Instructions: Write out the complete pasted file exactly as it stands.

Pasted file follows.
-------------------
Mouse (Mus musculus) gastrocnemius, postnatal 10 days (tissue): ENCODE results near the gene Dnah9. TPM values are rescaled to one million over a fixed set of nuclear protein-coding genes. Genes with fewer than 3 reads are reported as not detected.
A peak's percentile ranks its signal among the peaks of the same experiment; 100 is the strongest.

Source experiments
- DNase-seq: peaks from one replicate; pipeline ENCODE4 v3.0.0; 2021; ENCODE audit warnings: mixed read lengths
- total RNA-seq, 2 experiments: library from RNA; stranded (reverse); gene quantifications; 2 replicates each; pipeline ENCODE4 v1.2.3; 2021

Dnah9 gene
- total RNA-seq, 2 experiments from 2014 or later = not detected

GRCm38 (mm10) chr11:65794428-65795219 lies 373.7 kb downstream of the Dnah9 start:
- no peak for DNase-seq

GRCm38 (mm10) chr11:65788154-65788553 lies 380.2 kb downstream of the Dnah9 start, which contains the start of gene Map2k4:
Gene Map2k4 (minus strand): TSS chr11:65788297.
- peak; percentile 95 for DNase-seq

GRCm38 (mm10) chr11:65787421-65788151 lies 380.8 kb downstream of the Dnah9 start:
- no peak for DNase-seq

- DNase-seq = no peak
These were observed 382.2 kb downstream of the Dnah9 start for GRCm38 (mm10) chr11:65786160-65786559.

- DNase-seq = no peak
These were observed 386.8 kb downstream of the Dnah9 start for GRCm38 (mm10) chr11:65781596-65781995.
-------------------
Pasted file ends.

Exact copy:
Mouse (Mus musculus) gastrocnemius, postnatal 10 days (tissue): ENCODE results near the gene Dnah9. TPM values are rescaled to one million over a fixed set of nuclear protein-coding genes. Genes with fewer than 3 reads are reported as not detected.
A peak's percentile ranks its signal among the peaks of the same experiment; 100 is the strongest.

Source experiments
- DNase-seq: peaks from one replicate; pipeline ENCODE4 v3.0.0; 2021; ENCODE audit warnings: mixed read lengths
- total RNA-seq, 2 experiments: library from RNA; stranded (reverse); gene quantifications; 2 replicates each; pipeline ENCODE4 v1.2.3; 2021

Dnah9 gene
- total RNA-seq, 2 experiments from 2014 or later = not detected

GRCm38 (mm10) chr11:65794428-65795219 lies 373.7 kb downstream of the Dnah9 start:
- no peak for DNase-seq

GRCm38 (mm10) chr11:65788154-65788553 lies 380.2 kb downstream of the Dnah9 start, which contains the start of gene Map2k4:
Gene Map2k4 (minus strand): TSS chr11:65788297.
- peak; percentile 95 for DNase-seq

GRCm38 (mm10) chr11:65787421-65788151 lies 380.8 kb downstream of the Dnah9 start:
- no peak for DNase-seq

- DNase-seq = no peak
These were observed 382.2 kb downstream of the Dnah9 start for GRCm38 (mm10) chr11:65786160-65786559.

- DNase-seq = no peak
These were observed 386.8 kb downstream of the Dnah9 start for GRCm38 (mm10) chr11:65781596-65781995.